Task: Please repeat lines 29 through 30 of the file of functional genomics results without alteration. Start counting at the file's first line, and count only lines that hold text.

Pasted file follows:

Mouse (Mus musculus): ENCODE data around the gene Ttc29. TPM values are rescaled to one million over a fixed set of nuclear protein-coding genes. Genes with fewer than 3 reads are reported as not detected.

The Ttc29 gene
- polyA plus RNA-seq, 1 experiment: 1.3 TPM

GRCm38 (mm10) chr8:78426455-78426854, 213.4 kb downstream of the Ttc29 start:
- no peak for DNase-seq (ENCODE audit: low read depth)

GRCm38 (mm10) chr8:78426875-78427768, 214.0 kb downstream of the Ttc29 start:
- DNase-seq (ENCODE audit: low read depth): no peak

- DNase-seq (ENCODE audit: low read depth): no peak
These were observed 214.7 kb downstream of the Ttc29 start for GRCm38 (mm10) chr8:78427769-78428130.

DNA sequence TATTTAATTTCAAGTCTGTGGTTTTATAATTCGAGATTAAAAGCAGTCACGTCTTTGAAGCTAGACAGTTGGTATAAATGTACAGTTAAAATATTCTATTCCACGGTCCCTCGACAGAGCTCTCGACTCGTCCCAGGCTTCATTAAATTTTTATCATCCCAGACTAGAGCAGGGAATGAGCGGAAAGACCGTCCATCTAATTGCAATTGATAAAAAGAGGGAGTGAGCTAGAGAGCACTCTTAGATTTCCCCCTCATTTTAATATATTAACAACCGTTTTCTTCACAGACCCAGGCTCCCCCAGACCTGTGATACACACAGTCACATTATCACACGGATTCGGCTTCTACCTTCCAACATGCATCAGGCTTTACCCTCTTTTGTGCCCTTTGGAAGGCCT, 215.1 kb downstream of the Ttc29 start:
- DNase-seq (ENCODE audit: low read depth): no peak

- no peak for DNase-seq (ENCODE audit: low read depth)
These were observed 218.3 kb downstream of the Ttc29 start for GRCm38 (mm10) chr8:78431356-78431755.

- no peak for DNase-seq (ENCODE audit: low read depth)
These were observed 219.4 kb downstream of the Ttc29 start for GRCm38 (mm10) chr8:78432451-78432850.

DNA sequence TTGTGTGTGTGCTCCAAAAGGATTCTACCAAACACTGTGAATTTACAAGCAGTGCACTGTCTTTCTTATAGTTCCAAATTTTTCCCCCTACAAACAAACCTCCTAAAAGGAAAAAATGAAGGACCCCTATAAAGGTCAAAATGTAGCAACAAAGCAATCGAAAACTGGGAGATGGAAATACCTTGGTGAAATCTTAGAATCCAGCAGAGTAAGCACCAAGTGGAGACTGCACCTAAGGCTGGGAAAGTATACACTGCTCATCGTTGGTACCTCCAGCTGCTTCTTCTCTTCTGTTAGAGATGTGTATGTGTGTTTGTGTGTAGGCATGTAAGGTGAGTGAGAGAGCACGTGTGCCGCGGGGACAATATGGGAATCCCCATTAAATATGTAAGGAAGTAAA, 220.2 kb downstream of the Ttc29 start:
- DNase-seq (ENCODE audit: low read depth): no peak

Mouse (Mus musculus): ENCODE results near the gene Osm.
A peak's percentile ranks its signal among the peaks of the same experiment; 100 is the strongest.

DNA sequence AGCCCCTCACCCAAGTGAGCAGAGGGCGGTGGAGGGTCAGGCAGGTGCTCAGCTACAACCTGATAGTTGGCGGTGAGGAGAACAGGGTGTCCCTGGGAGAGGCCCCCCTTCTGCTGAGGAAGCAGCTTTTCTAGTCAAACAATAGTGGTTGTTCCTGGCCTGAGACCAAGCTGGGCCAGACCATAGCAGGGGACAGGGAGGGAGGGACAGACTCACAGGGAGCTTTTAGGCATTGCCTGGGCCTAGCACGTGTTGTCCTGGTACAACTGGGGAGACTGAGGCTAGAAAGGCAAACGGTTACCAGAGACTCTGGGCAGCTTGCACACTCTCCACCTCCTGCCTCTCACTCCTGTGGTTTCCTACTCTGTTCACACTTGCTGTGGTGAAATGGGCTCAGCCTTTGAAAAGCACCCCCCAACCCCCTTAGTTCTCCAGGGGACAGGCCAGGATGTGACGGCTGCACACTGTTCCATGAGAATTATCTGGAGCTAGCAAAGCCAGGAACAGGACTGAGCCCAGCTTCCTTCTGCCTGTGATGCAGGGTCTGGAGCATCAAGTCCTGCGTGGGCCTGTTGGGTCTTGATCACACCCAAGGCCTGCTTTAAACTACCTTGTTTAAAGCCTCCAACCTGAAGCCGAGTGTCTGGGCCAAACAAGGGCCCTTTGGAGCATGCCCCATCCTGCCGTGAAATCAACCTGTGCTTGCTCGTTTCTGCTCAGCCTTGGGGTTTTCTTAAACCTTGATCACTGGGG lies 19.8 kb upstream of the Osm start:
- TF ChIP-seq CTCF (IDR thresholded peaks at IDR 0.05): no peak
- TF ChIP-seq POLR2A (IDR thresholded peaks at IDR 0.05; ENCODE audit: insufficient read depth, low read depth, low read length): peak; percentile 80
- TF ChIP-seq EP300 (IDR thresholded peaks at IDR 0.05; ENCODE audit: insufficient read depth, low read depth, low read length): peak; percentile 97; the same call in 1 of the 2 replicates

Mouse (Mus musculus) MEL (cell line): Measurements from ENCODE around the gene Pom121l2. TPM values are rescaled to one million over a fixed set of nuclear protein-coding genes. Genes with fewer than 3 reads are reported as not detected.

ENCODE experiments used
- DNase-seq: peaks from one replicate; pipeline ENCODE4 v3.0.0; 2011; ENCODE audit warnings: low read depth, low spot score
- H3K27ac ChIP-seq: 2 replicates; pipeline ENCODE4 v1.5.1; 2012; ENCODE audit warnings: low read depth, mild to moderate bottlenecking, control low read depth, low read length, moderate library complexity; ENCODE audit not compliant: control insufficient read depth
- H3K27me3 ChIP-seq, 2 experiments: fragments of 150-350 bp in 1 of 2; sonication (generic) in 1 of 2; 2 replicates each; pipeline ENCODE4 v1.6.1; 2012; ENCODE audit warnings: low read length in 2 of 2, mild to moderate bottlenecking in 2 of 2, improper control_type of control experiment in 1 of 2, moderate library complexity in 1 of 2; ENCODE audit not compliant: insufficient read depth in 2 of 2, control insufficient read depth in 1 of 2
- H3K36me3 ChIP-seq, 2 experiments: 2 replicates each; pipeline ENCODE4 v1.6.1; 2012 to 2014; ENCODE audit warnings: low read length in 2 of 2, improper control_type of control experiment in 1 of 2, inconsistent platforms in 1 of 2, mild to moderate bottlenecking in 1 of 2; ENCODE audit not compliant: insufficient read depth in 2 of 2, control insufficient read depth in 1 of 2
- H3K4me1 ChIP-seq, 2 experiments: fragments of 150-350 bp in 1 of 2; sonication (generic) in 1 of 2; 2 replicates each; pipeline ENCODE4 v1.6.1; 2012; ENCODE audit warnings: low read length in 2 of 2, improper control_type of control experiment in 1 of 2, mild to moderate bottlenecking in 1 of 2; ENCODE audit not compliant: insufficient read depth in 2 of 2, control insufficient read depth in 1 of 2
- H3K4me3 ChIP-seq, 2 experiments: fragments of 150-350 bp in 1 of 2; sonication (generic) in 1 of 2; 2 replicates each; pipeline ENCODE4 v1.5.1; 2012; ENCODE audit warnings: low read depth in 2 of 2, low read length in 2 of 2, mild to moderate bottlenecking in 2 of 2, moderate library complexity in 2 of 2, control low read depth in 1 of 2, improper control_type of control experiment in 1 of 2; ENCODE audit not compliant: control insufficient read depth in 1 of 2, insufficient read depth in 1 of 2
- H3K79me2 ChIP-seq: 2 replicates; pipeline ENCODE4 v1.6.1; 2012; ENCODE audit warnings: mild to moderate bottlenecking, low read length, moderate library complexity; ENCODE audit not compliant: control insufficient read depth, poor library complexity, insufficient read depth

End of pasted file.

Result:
- H3K36me3 ChIP-seq, 2 experiments: 2 replicates each; pipeline ENCODE4 v1.6.1; 2012 to 2014; ENCODE audit warnings: low read length in 2 of 2, improper control_type of control experiment in 1 of 2, inconsistent platforms in 1 of 2, mild to moderate bottlenecking in 1 of 2; ENCODE audit not compliant: insufficient read depth in 2 of 2, control insufficient read depth in 1 of 2
- H3K4me1 ChIP-seq, 2 experiments: fragments of 150-350 bp in 1 of 2; sonication (generic) in 1 of 2; 2 replicates each; pipeline ENCODE4 v1.6.1; 2012; ENCODE audit warnings: low read length in 2 of 2, improper control_type of control experiment in 1 of 2, mild to moderate bottlenecking in 1 of 2; ENCODE audit not compliant: insufficient read depth in 2 of 2, control insufficient read depth in 1 of 2